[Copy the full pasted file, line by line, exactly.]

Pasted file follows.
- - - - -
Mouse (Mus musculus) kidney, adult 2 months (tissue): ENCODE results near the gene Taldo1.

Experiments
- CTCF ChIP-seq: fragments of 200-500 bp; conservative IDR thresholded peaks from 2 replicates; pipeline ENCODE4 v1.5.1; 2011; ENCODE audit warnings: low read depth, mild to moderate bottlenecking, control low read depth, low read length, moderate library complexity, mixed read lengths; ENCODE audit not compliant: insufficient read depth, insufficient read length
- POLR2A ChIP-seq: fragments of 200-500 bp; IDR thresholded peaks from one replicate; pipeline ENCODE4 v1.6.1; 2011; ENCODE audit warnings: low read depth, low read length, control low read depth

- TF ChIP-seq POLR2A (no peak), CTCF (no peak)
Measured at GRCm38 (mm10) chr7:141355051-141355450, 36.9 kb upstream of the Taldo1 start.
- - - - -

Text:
Mouse (Mus musculus) kidney, adult 2 months (tissue): ENCODE results near the gene Taldo1.

Experiments
- CTCF ChIP-seq: fragments of 200-500 bp; conservative IDR thresholded peaks from 2 replicates; pipeline ENCODE4 v1.5.1; 2011; ENCODE audit warnings: low read depth, mild to moderate bottlenecking, control low read depth, low read length, moderate library complexity, mixed read lengths; ENCODE audit not compliant: insufficient read depth, insufficient read length
- POLR2A ChIP-seq: fragments of 200-500 bp; IDR thresholded peaks from one replicate; pipeline ENCODE4 v1.6.1; 2011; ENCODE audit warnings: low read depth, low read length, control low read depth

- TF ChIP-seq POLR2A (no peak), CTCF (no peak)
Measured at GRCm38 (mm10) chr7:141355051-141355450, 36.9 kb upstream of the Taldo1 start.